Surveillance: Big Brother is Listening

The tracking down of Osama bin Laden to his hideout was one of the great detective stories of our age. The credit for this must go to the secretive US intelligence outfit — the National Security Agency (NSA)
Mohan Guruswamy Delhi 

In June 2013, the number of active mobile phones the world over exceeded six billion, which means that six out of every seven people in the world had a mobile phone. Of these, India and China alone accounted for about two billion. The US followed with 327 million and a dysfunctional country such as Pakistan had 125 million. Even in countries with little semblance of a government or a state, such as Somalia, Afghanistan, Mali or Libya, there are functioning mobile phone networks.

As of June 30, 2012, there were 2.4 billion Internet users the world over. Of these, 44.8 per cent were in Asia, 21.5 per cent in Europe and 11.4 per cent in all of North America. India was one of the last countries operating a telegraph service and, as of this month, even that is now in the past. Literally, it’s all up in the air now.

Quite clearly, we are talking and communicating more with each other. Billions of messages flit through the ether each day. That’s why this is called the communications era. People are constantly communicating.

This has led to new forms of business and new forms of doing business. Any kind of business. With that small gizmo in your hand, that often nowadays packs more power than a bank of PCs half a dozen years ago, you can buy an airline ticket in another continent or send flowers to a special friend in yet another one. There can be other less benign uses also. A terrorist can detonate a secreted bomb in a distant country with a mobile phone call. Criminals can orchestrate their activities without moving from their lairs.

This new technology has posed many new challenges to the modern State, and, like before, every modern State has to defend itself against some enemy or the other. But states with the technical means and the financial resources have, as always, risen to the challenges, and we see this in action in a variety of ways. It also poses new challenges to the law-abiding citizen’s right to privacy.

Let’s discuss this a bit. In the pre-mobile phone era, and that was not very long ago, the State did always try to glean information germane to the well-being of its citizenry through well-known conventional methods. They were easier days, even into the mid- and late,90s. The number of people of interest were few and they were not so easily concealed. Means of communication were relatively easy to police and there were far fewer of them available. Mobile telephony has changed all that. Cellular phones are now easily available. They no longer tether a person to a place and identity. Mobile telephony gives people reach, spread, speed and, above all, a greater anonymity.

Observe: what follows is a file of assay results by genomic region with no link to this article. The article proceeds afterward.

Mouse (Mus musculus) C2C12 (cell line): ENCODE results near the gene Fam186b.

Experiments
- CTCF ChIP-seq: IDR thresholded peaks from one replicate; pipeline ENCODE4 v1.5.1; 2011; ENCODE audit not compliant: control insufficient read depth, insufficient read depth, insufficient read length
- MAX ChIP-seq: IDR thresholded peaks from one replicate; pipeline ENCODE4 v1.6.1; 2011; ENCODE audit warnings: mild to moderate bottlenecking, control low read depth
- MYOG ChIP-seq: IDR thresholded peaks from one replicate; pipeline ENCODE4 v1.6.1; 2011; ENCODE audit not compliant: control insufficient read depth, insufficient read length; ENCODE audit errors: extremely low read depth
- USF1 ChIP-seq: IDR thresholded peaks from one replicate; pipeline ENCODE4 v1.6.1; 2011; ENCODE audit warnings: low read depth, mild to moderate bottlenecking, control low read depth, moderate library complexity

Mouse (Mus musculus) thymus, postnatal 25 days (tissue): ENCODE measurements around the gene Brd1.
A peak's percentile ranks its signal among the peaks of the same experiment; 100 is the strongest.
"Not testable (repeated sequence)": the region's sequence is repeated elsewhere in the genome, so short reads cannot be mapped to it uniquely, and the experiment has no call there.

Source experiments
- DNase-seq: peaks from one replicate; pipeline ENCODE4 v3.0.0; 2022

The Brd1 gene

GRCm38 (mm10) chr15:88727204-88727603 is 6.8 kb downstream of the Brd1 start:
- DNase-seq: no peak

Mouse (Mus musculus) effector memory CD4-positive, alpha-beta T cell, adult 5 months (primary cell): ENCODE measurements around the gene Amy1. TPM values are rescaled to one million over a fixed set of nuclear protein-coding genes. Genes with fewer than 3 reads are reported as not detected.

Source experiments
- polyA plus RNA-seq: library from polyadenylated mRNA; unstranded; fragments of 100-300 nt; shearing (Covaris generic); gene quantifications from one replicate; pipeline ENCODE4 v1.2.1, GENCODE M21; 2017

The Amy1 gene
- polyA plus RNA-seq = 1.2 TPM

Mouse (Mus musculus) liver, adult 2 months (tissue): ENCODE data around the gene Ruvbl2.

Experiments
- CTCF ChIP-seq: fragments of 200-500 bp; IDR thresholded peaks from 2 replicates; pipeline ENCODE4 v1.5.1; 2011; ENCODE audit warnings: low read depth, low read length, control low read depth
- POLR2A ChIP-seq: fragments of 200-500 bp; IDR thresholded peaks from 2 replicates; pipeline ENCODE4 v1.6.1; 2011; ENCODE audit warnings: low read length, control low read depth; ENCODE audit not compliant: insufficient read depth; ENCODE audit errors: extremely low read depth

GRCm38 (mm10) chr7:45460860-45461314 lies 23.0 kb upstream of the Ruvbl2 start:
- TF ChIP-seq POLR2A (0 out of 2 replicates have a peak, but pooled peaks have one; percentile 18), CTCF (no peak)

However, since data exchanged on cellular and Internet networks fly through the ether and not as pulses racing through copper wires, they are easier to net by electronic interception. These nets catch them in huge numbers. Unlike before, when the signals to be intercepted and deciphered were a few, now you have millions to sort out and analyze for content and patterns. This is where the supercomputers come in. The messages that are netted every moment are run through sieves of sophisticated and complex computer programmes that can simultaneously decode, detect and unravel, and by further analyzing the incoming and outgoing patterns of calls and data transfers for the sending and receiving terminals or phones, can, with a fair probability of accuracy, tell the agency seeking information about what is going on and who is up to what.

The problem is that since this information also goes through the mobile phone network and Internet Service Providers (ISPs), and the data actually gets decoded from electronic blips into voice and digital data, private players too gain access to such information. A few years ago we had the case of the infamous Amar Singh CDs which titillated so many with the graphic content and lowbrow conversations featuring the likes of Anil Ambani, Jayaprada, Bipasha Basu and some others. Then we had the episode of the Radia tapes where we were privy to the machinations of Tata’s corporate lobbyist in the national capital fixing policy, positioning ministers and string-pulling media stars.

The CIA had a clutch of phone numbers that were used sometime or the other by Al Qaeda couriers. For most of the time these numbers would remain shut. They would come to life very briefly to pass very terse messages

But, more usefully than this, a mobile phone, by nature of its technology, is also a personalised GPS indicator. It tells them where that phone is at any instant it is on. The Al Qaeda terrorist and US citizen, Anwar al-Awlaki, was blasted by a Hellfire missile fired from a CIA Predator drone flying over Yemen with the coordinates provided by Awlaki’s mobile phone. In another place and time, the satellite phone used by the Chechen renegade, Major General Dzokhar Dudayev, gave the Russian Air Force the beacon it was looking for. A Russian missile hit Dudayev with precision accuracy.

Since a mobile phone is usually with you it tells the network (and other interested parties) where you are or were, and even where you are headed. If you are on a certain street, since it reveals where exactly you are and the direction of your movement, it can tell you where the next pizza place is or where and what is on sale. This is also breach of privacy, but often useful to you. But if you are up to no good, then a switched-on mobile phone is a certain giveaway. That’s what gave away Osama bin Laden in the end. A momentary indiscretion by a trusted courier and bodyguard and a name gleaned from a long-ago water-boarding session was all it took. 

In 2002, interrogators had heard uncorroborated claims about an Al Qaeda courier with the nom de guerre Abu Ahmed al-Kuwaiti (sometimes referred to as Sheikh Abu Ahmed from Kuwait). One of those claims came from Mohammed al-Qahtani, a detainee interrogated for 48 days continuously between November 23, 2002, and January 11, 2003, in a secret rendition camp in Poland. At some point during this period, al-Qahtani told interrogators about a man known as Abu Ahmed al-Kuwaiti who was part of the inner circle of Al Qaeda.

In 2004, a prisoner named Hassan Gul claimed that al-Kuwaiti was close to bin Laden as well as Khalid Sheikh Mohammed and Mohammed’s successor, Abu Faraj al-Libbi. Gul revealed that al-Kuwaiti had not been seen in some time, which led US officials to suspect he was travelling with bin Laden. In 2007, officials learned al-Kuwaiti’s real name was Ibrahim Saeed Ahmed; he was a Pathan from Pakistan’s Swat Valley.